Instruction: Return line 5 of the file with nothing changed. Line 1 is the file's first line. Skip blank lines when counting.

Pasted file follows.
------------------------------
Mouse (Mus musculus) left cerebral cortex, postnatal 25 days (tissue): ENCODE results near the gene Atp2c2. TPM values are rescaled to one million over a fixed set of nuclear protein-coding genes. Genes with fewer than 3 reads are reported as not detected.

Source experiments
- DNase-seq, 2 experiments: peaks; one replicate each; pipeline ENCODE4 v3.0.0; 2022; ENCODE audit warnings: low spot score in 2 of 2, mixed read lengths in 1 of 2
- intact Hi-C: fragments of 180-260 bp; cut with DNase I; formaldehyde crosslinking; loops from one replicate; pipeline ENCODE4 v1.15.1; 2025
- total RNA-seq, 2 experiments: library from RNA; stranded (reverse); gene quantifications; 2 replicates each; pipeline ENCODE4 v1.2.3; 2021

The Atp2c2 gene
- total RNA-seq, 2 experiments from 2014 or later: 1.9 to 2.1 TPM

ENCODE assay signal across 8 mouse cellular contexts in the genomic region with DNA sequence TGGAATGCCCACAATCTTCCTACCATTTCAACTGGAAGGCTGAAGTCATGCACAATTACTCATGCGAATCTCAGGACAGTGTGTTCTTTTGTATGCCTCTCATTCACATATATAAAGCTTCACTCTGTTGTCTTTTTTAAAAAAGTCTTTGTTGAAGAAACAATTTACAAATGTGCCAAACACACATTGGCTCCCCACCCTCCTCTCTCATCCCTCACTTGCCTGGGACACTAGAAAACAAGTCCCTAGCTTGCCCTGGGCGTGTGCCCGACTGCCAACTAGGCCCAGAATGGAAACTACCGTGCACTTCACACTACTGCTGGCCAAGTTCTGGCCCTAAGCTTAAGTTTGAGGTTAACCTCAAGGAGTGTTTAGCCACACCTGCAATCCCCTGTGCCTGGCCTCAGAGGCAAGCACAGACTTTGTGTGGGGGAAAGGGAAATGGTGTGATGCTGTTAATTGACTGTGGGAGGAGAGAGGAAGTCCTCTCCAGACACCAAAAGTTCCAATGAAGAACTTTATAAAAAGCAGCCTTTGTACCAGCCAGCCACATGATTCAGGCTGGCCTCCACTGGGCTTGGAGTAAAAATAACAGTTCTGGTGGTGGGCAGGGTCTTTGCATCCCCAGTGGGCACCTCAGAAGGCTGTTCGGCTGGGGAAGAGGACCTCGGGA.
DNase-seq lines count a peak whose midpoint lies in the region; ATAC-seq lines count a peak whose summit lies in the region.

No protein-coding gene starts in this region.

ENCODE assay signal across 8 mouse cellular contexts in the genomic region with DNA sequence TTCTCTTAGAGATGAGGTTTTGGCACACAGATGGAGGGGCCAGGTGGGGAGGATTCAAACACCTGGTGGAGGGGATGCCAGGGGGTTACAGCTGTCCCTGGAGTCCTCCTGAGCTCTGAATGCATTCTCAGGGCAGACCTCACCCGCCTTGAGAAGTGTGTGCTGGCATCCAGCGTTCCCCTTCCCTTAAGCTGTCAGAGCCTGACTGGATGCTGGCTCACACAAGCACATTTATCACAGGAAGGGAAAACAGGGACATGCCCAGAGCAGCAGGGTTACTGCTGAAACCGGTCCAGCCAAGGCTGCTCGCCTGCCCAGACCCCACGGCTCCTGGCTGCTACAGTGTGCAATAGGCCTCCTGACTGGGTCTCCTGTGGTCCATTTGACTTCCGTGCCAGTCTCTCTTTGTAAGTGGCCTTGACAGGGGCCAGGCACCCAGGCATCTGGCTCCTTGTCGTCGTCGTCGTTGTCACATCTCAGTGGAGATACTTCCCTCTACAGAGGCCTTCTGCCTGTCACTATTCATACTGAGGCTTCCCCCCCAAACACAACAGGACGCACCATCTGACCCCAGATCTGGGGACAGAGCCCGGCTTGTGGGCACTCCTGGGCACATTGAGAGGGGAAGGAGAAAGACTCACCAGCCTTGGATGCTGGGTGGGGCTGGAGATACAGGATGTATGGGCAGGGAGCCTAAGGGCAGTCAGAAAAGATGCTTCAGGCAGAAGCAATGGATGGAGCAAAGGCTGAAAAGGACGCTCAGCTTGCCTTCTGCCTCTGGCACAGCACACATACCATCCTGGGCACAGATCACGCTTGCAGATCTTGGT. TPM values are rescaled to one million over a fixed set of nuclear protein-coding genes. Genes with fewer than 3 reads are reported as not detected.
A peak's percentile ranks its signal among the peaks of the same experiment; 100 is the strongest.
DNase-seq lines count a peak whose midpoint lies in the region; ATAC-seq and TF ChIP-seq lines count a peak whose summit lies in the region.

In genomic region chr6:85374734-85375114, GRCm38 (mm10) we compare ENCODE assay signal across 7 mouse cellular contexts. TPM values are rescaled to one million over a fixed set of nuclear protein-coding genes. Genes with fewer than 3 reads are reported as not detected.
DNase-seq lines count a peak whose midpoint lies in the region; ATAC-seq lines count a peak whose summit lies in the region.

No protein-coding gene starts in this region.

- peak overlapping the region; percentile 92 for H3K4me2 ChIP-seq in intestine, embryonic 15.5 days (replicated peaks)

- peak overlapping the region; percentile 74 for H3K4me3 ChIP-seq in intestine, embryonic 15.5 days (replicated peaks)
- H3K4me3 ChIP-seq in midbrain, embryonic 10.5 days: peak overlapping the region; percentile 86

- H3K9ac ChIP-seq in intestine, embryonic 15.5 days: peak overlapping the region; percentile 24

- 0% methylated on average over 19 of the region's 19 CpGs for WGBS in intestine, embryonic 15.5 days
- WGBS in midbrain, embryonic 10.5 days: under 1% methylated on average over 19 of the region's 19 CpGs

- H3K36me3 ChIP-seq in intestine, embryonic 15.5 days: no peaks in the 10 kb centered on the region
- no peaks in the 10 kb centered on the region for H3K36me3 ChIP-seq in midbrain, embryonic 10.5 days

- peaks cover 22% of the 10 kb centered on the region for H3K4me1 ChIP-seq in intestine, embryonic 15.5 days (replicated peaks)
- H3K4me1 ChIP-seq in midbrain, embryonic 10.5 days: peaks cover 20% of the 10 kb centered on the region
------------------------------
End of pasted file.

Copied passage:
- total RNA-seq, 2 experiments: library from RNA; stranded (reverse); gene quantifications; 2 replicates each; pipeline ENCODE4 v1.2.3; 2021